Lessig had a common line in many IP talks about making criminals of our children. At the time, because of my normative practices (I started to post this under piracy), I identified as one of those “children”. Napster came about when I was in high school, so it made sense that what my age group considered normal use of tech was seen as criminal by the powers that be.
Now I have a three year-old, and the other day we are sitting couch looking at a Richard Scarry book. And of course e has a tiny digital camera, and of course e photographs things that interest em. And so this photo (one of many) was created: http://interi.org/files/DSC00724-e1428784166354.jpg (I am not high enough level to embed photos! ^_^)
As soon as I saw it render that line came back to me, and it really drove home that my peers and I weren’t just rebelling or trying to get something for free. We had evolved from pure consumers to peer producers. And it is happening at even a younger age, due to the ubiquity of mobile devices hitting low price points.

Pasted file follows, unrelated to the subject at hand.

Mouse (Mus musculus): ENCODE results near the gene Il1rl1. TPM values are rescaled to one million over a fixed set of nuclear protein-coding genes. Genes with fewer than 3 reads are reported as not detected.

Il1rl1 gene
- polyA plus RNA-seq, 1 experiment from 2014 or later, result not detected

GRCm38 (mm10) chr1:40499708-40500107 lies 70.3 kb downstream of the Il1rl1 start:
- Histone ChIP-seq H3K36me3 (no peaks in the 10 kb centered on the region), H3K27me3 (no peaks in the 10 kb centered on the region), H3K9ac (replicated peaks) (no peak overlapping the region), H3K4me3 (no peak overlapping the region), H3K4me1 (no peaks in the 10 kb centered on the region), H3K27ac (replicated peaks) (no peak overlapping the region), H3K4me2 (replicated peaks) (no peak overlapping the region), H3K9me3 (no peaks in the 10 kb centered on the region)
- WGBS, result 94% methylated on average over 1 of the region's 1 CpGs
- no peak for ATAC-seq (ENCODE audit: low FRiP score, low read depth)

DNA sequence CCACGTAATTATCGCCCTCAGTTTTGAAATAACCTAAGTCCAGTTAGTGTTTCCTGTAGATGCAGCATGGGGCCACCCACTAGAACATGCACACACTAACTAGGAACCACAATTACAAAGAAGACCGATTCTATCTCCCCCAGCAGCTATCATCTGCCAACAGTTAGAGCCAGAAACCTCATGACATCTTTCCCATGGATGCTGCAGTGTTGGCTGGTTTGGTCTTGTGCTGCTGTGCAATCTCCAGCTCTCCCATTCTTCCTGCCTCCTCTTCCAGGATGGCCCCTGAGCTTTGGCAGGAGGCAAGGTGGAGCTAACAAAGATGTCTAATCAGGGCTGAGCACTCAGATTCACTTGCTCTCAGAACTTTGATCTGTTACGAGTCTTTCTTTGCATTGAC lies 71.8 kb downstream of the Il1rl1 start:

This is a narrative that I will revisit as time goes on, and I think it is a good thread that can resonate with other parents. Just by letting our children interact with technology, we are training them to break the law. How long can we protect them (or our families, in the case of minors “provoking” charges and fines against adult caregivers)? And I suspect that it plays into equality, as well, since universal access to technology won’t cause universal access to the privilege of not being prosecuted.
Anyhow, bonus image: http://interi.org/files/DSC00723-e1428784694808.jpg